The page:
Artificial Intelligence Predicts Outcomes of Human Rights Trials –

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Using Artificial intelligence (AI) or machine learning technology, a team of researchers has predicted outcomes in judicial decisions at the European Court of Human Rights (EctHR) with 79 per cent accuracy. The AI method, developed by researchers from University College London (UCL), University of Sheffield and US-based University of Pennsylvania is the first to predict the outcomes of a major international court by automatically analysing case text using a machine learning algorithm. The team along with Daniel Preotiuc-Pietro from University of Pennsylvania extracted case information published by the ECtHR in their publically accessible database. They identified English language data sets for 584 cases applied an AI algorithm to find patterns in the text.


British scientists have developed an 'AI judge'

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A team of researchers in the UK have developed an artificial intelligence (AI) program that can predict the outcome of human rights cases involving torture, degrading treatment, and privacy. The AI -- developed by researchers at University College London (UCL) and the University of Sheffield, alongside Dr Daniel Preo?iuc-Pietro from the University of Pennsylvania -- successfully predicted the verdicts for 79% of 584 cases at the European Court of Human Rights (ECtHR). "We don't see AI replacing judges or lawyers, but we think they'd find it useful for rapidly identifying patterns in cases that lead to certain outcomes," said Dr Nikolaos Aletras, who led the study at UCL Computer Science, in a statement. "Previous studies have predicted outcomes based on the nature of the crime, or the policy position of each judge, so this is the first time judgments have been predicted using analysis of text prepared by the court," said co-author, Dr Vasileios Lampos, also from UCL Computer Science, in a statement.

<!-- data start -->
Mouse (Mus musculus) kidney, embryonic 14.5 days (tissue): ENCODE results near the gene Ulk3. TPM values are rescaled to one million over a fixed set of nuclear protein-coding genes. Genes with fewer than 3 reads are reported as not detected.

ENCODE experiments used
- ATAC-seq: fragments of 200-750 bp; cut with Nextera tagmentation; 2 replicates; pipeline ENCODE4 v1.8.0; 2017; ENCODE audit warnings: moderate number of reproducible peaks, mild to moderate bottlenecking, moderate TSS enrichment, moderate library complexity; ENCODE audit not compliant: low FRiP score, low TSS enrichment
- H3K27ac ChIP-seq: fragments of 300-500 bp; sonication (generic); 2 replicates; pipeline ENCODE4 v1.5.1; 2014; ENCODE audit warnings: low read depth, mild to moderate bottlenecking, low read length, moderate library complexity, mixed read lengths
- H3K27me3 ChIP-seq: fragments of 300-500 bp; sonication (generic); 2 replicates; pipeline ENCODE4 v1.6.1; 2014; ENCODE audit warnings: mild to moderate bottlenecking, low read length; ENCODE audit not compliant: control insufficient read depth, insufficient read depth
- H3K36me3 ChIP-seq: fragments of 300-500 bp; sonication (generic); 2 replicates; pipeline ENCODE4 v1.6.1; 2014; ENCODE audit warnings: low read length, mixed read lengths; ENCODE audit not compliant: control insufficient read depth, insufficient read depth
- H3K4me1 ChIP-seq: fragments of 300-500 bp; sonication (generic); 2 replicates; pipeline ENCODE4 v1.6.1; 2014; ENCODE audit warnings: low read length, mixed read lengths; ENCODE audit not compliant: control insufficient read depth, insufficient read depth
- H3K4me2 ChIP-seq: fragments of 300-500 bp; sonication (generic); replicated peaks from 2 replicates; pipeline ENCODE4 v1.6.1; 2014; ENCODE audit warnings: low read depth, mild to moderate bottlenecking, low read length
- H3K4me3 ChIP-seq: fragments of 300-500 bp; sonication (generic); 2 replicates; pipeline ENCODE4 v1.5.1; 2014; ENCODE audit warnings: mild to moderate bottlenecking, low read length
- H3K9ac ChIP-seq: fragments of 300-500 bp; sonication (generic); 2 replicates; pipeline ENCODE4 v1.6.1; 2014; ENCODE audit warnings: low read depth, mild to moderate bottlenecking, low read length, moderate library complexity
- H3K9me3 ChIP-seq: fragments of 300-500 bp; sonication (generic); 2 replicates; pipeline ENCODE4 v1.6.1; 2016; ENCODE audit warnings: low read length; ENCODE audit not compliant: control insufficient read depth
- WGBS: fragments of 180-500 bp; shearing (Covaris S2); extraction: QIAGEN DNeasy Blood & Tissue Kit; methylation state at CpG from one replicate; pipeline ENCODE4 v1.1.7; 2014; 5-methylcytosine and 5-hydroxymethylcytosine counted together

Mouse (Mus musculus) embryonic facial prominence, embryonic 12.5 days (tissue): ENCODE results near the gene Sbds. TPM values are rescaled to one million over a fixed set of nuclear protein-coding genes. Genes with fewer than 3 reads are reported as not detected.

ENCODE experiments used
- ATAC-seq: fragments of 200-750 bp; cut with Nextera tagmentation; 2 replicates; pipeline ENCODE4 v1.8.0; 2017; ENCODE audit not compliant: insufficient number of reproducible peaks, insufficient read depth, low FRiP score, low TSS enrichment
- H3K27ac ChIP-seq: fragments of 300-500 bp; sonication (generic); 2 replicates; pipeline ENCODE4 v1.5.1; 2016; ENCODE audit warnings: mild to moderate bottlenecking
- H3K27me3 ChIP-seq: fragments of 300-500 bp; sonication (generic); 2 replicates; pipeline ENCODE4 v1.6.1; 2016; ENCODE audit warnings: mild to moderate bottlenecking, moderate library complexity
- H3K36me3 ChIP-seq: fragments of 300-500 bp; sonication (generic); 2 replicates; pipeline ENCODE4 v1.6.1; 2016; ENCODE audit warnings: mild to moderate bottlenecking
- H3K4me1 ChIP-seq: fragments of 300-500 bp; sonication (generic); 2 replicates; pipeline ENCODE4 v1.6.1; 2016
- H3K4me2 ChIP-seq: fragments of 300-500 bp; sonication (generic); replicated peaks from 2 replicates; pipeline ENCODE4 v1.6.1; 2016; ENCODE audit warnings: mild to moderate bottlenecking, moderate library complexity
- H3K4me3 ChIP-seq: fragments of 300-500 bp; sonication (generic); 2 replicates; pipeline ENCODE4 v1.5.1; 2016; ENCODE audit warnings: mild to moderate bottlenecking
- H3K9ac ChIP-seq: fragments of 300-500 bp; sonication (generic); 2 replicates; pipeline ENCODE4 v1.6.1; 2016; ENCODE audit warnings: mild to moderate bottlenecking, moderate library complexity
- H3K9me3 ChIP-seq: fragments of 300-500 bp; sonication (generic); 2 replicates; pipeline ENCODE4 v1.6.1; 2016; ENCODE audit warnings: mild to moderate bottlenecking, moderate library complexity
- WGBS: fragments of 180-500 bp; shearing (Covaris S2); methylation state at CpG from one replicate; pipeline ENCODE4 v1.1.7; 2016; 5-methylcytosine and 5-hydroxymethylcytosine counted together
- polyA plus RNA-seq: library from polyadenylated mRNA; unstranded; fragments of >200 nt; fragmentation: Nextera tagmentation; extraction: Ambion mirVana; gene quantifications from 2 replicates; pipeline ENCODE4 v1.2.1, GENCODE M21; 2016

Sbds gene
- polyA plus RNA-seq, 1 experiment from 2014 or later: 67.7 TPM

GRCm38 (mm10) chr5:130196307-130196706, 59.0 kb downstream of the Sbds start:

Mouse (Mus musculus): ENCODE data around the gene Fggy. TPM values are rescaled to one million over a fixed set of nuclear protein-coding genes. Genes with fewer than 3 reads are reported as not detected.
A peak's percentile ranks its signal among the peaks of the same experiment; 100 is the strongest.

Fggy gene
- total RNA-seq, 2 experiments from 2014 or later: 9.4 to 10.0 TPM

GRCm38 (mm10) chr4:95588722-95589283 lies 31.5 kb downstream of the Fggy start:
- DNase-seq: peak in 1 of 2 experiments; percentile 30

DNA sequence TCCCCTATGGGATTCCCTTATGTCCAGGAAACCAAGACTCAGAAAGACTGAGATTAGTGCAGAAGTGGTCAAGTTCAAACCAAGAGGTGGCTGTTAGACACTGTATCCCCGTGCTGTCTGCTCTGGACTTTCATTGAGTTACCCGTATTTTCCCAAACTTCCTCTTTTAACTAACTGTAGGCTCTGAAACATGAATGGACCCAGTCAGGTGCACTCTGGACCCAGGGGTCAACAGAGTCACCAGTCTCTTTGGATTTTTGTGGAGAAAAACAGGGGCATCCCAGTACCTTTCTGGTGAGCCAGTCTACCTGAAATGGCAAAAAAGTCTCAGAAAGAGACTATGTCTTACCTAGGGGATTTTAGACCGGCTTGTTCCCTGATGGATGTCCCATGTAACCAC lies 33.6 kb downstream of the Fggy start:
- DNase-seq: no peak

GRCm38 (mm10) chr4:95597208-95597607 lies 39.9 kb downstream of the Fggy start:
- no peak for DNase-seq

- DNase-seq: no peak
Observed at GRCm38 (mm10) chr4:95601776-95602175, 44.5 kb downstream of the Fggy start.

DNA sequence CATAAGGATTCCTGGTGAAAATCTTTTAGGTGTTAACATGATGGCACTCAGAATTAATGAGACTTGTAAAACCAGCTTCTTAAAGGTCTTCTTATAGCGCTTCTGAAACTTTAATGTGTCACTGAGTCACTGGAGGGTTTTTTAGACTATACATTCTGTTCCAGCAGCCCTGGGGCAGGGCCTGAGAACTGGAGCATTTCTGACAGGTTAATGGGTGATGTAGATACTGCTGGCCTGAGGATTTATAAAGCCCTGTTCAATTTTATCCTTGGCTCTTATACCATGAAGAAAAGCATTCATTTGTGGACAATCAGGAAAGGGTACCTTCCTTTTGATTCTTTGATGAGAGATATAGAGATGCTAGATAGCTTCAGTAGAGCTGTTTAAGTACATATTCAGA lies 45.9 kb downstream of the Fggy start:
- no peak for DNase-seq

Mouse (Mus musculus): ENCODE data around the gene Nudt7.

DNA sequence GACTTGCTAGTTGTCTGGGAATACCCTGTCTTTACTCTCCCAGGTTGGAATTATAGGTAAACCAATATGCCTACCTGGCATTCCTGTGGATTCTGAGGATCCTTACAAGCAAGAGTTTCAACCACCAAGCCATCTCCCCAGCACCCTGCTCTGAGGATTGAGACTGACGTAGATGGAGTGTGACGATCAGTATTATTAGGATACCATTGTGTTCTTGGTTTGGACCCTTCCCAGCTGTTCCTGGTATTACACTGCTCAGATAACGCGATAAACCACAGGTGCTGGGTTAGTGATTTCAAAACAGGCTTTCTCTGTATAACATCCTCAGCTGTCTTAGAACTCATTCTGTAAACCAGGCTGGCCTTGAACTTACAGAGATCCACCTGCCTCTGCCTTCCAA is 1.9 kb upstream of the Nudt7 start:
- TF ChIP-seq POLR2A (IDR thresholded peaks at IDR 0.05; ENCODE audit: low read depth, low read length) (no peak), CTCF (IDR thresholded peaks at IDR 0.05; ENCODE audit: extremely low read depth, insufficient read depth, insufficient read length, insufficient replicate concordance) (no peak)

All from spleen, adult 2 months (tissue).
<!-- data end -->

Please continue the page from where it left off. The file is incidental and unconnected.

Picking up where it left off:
Now, Artificial Intelligence can predict outcomes of human rights trials - The Economic Times

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LONDON: Using Artificial intelligence (AI) or machine learning technology, a team of researchers has predicted outcomes in judicial decisions at the European Court of Human Rights (EctHR) with 79 per cent accuracy. The AI method, developed by researchers from University College London (UCL), University of Sheffield and US-based University of Pennsylvania is the first to predict the outcomes of a major international court by automatically analysing case text using a machine learning algorithm. The team along with Daniel Preotiuc-Pietro from University of Pennsylvania extracted case information published by the ECtHR in their publically accessible database. They identified English language data sets for 584 cases applied an AI algorithm to find patterns in the text.


Artificial Intelligence predicts outcomes of human rights trials

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London, Oct 24 (IANS) Using Artificial intelligence (AI) or machine learning technology, a team of researchers has predicted outcomes in judicial decisions at the European Court of Human Rights (EctHR) with 79 per cent accuracy. The AI method, developed by researchers from University College London (UCL), University of Sheffield and US-based University of Pennsylvania is the first to predict the outcomes of a major international court by automatically analysing case text using a machine learning algorithm. The team along with Daniel Preotiuc-Pietro from University of Pennsylvania extracted case information published by the ECtHR in their publically accessible database. They identified English language data sets for 584 cases applied an AI algorithm to find patterns in the text.